When I make vegetables, I keep it simple: a drizzle of olive oil, minced garlic, sea salt, black pepper. That is all I want. That is all I will have. It’s fast. It’s tasty. It’s perfect for lazy people like me.
But you mustn’t underestimate how truly lazy I am.
If there were a way I could get that process down to just a single drizzle without sacrificing taste, of course I would do it. I mean, if science invented pre-seasoned seasonal vegetables that released spice cells when heated, I would probably go for that, too, dangers of genetic engineering be damned. I’m lazy as hell, you guys. I think I ate cereal for lunch every day this week except the day I ate a slice of chicken and a handful of shredded cheese. I’m a corner-cutter.
The exception to my laziness is that if there’s something I can do ahead of time that enables me to be lazier in the immediate future, even if it’s a lot of work (like baking bread or cooking cauldrons of stew to pack into the freezer), I’m into it. I guess the difference is that I’m doing it on my own terms and it’s like a project, whereas cooking myself an egg in the morning is more like an insidious obstacle lurking between me and Twitter.
So whenever I figure out a time-saving make-ahead thing that’s actually easy and quick itself, it’s kind of like I’ve invented time travel because of all the extra minutes I get to hoard. I’m becoming a bit of a time miser. I take all the minutes and I put them into a minute bank in the corner of my mind and when I’ve saved up enough of them, I sit on the couch for half an hour and play the same stupid terrible Angry Birds board over and over and hate every minute of it.
Hmm. When I say it like that, it does sort of sound like I could stand to have some eggs for breakfast. But that is not the point.
The point is that to further assist the Tom Sawyer-esque aspects of my low-and-lazy lifestyle, I have figured out how to make tasty chili oil with garlic right in it, and now all I have to do is drizzle it on my bowl of fresh veggies (or my pizza or my chicken or my desk or my car) and it turns it into amazing delicious food to eat. A sprinkle of salt amplifies the flavor of the olive oil, with the garlic and pepper right behind it, and the spicy heat lingering after each bite. It took only a few minutes and no specialty ingredients to make the oil. Now I’ve got all this luxury waiting for me in the fridge (of course, olive oil solidifies when chilled, so I need to take it out of the fridge a little ahead of using it), and as long as I keep an airtight seal on it, it’ll stay fresh for about a month if it ever gets the chance. Spoiler: OBVIOUSLY IT WILL NOT.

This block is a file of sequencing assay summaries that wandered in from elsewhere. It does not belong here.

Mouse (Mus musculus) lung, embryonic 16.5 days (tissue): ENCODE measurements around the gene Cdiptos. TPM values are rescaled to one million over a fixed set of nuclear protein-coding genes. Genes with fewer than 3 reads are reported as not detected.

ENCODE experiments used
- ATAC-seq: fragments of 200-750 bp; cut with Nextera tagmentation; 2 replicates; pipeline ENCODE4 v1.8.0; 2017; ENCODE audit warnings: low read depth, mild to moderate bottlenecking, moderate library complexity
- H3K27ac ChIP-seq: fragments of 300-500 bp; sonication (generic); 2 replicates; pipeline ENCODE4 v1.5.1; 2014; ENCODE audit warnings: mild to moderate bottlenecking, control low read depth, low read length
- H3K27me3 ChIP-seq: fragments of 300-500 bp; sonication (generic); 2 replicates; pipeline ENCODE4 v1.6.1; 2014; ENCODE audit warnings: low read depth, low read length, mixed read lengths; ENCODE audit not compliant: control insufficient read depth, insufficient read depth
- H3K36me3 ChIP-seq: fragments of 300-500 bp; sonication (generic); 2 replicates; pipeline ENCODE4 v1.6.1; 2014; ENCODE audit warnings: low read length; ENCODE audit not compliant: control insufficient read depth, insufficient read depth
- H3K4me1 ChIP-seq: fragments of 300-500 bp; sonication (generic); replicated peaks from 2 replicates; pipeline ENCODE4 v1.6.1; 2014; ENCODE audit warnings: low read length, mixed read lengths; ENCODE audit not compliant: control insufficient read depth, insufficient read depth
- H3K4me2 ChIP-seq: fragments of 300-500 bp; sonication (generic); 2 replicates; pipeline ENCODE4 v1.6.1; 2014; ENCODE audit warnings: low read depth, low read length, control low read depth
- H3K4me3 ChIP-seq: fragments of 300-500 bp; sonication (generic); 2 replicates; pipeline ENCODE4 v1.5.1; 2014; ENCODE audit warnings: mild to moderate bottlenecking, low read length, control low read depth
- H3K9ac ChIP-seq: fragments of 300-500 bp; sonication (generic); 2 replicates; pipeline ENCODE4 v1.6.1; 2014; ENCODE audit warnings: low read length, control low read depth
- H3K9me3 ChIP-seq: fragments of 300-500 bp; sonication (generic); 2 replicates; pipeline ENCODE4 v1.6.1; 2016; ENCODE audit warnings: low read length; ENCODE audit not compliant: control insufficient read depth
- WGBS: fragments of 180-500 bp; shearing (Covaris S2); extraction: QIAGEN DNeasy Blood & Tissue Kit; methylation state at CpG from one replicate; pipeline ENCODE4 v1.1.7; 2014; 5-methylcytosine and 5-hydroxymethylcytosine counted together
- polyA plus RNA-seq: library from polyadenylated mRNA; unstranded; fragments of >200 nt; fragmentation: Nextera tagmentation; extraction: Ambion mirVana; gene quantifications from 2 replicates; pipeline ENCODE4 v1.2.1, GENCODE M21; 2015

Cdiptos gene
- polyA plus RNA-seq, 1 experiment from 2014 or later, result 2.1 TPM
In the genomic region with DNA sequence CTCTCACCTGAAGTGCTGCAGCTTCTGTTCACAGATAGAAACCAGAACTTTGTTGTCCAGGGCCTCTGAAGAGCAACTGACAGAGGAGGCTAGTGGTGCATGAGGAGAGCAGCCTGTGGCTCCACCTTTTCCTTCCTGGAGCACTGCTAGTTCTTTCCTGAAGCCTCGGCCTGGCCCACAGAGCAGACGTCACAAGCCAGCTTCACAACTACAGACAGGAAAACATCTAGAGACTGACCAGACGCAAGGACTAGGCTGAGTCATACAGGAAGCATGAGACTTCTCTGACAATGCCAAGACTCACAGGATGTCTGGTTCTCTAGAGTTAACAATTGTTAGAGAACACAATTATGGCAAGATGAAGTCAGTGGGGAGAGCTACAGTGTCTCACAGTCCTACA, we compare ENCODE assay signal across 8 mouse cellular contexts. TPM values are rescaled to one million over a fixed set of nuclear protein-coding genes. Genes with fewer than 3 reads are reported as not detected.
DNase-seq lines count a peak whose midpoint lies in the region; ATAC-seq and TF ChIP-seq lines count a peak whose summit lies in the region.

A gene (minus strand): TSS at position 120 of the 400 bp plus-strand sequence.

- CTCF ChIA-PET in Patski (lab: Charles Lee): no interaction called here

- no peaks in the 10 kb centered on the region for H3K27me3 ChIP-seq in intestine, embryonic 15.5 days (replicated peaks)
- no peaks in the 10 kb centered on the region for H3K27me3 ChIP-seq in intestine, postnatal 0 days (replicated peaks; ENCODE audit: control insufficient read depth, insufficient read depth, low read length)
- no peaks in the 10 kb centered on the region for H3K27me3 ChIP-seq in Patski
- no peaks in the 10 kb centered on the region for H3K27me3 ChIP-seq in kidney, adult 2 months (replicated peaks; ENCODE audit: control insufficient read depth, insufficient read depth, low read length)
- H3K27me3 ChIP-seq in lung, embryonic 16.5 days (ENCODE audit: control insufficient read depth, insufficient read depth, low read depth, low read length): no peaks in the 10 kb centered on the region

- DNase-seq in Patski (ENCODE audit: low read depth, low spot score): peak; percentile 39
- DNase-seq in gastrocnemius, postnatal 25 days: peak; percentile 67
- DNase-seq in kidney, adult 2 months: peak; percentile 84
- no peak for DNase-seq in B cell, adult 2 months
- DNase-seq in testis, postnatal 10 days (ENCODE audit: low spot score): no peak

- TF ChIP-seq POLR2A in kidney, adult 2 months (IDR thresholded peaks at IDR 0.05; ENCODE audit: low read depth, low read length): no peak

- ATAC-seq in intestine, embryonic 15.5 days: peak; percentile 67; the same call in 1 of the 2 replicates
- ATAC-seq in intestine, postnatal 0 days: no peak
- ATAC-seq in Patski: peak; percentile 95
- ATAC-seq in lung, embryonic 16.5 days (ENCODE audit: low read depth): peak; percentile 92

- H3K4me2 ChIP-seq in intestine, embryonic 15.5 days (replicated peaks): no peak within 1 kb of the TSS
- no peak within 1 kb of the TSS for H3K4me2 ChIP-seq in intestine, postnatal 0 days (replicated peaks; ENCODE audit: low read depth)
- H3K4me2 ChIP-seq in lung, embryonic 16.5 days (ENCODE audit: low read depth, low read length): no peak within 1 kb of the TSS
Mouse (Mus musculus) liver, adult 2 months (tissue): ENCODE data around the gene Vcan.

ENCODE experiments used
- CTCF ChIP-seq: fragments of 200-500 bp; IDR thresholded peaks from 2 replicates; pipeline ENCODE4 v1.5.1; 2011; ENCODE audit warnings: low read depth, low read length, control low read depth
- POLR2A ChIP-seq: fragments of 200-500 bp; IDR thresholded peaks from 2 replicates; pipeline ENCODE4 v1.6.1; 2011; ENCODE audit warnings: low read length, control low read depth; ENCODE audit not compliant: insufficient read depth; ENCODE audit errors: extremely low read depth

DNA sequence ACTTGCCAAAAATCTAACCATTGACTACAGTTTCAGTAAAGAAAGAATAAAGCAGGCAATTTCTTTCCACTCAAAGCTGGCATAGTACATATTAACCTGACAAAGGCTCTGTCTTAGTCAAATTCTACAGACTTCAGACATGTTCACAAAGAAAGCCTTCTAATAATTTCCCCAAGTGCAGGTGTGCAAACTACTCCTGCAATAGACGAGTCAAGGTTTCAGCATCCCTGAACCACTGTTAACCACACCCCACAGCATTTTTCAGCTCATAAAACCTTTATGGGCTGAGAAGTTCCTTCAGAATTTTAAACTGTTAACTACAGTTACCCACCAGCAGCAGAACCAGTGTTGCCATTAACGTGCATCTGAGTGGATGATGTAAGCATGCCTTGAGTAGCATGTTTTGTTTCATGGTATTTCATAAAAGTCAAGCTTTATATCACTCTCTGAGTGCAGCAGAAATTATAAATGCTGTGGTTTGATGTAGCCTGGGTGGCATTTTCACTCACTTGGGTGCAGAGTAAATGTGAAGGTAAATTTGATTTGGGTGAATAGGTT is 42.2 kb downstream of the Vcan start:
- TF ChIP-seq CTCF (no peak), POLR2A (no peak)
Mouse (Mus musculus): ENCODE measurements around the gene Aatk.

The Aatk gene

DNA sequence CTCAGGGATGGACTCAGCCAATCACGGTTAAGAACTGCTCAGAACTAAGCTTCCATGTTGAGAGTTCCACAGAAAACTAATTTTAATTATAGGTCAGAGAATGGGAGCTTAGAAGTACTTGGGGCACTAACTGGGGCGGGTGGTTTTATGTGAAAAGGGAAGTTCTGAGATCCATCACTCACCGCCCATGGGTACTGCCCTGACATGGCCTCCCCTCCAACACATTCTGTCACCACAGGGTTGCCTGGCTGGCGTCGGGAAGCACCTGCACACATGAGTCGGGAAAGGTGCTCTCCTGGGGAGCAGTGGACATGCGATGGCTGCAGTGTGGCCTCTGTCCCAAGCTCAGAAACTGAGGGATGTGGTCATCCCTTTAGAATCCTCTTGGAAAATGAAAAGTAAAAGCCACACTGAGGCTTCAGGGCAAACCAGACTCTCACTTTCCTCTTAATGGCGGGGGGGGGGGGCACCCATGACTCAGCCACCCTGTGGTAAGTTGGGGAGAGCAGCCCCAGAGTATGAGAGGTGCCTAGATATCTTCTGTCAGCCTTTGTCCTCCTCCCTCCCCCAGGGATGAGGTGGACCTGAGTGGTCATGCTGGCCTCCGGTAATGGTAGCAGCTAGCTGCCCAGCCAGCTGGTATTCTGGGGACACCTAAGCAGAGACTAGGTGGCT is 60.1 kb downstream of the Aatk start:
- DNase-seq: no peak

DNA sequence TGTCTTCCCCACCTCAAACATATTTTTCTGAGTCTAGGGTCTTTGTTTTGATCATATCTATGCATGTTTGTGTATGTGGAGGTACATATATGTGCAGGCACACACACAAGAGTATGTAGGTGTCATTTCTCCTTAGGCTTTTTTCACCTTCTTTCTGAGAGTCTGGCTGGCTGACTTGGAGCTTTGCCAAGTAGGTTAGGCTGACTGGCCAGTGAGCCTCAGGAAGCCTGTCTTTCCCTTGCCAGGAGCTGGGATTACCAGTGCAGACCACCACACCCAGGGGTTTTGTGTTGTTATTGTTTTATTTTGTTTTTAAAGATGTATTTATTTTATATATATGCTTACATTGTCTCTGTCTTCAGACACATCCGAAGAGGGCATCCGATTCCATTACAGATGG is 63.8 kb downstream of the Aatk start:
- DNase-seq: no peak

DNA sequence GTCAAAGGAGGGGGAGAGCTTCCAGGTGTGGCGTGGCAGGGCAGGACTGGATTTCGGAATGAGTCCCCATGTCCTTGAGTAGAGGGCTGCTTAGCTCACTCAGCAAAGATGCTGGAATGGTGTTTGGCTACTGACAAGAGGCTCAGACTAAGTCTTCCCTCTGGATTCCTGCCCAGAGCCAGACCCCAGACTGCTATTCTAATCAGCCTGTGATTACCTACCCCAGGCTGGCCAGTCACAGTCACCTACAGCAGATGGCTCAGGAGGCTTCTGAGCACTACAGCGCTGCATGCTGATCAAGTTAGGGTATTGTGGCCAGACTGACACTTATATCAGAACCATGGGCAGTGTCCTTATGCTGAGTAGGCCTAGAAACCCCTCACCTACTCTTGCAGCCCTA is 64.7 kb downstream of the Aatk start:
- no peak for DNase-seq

Easy Garlic Chili Oil
- 1 1/2 cups regular or extra virgin olive oil
- 2–3 dried chili peppers, any variety, crushed (about 2 tbsp; you can also substitute crushed pepper from a jar)
- 3 cloves of garlic, peeled and sliced in half
- Place the oil and garlic in a heavy pan over medium-low heat. Stir occasionally to keep garlic from browning. When bubbles form around the garlic, remove from heat and transfer to bottle using a funnel.
- Add crushed pepper to bottle and allow to sit out until the bottle is cool to the touch. Seal the bottle tightly and place it in the refrigerator for 1—2 days.
- Drizzle on things that are not delicious enough and make them more delicious, or pour into a shallow dish with some sea salt for a nice dip for bread.